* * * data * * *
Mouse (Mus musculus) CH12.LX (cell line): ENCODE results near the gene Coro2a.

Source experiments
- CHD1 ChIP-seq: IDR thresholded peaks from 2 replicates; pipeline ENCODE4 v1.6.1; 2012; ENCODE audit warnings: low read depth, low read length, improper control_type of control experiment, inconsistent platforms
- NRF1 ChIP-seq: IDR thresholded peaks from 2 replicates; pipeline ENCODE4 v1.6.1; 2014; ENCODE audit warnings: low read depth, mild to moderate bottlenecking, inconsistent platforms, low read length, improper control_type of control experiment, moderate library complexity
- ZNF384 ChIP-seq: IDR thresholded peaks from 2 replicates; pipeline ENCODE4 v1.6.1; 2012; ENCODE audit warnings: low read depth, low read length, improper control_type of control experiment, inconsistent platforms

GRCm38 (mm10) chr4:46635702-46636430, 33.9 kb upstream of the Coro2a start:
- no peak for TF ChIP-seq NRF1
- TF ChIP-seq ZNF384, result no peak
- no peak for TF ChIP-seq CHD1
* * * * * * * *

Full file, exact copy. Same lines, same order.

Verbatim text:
Mouse (Mus musculus) CH12.LX (cell line): ENCODE results near the gene Coro2a.

Source experiments
- CHD1 ChIP-seq: IDR thresholded peaks from 2 replicates; pipeline ENCODE4 v1.6.1; 2012; ENCODE audit warnings: low read depth, low read length, improper control_type of control experiment, inconsistent platforms
- NRF1 ChIP-seq: IDR thresholded peaks from 2 replicates; pipeline ENCODE4 v1.6.1; 2014; ENCODE audit warnings: low read depth, mild to moderate bottlenecking, inconsistent platforms, low read length, improper control_type of control experiment, moderate library complexity
- ZNF384 ChIP-seq: IDR thresholded peaks from 2 replicates; pipeline ENCODE4 v1.6.1; 2012; ENCODE audit warnings: low read depth, low read length, improper control_type of control experiment, inconsistent platforms

GRCm38 (mm10) chr4:46635702-46636430, 33.9 kb upstream of the Coro2a start:
- no peak for TF ChIP-seq NRF1
- TF ChIP-seq ZNF384, result no peak
- no peak for TF ChIP-seq CHD1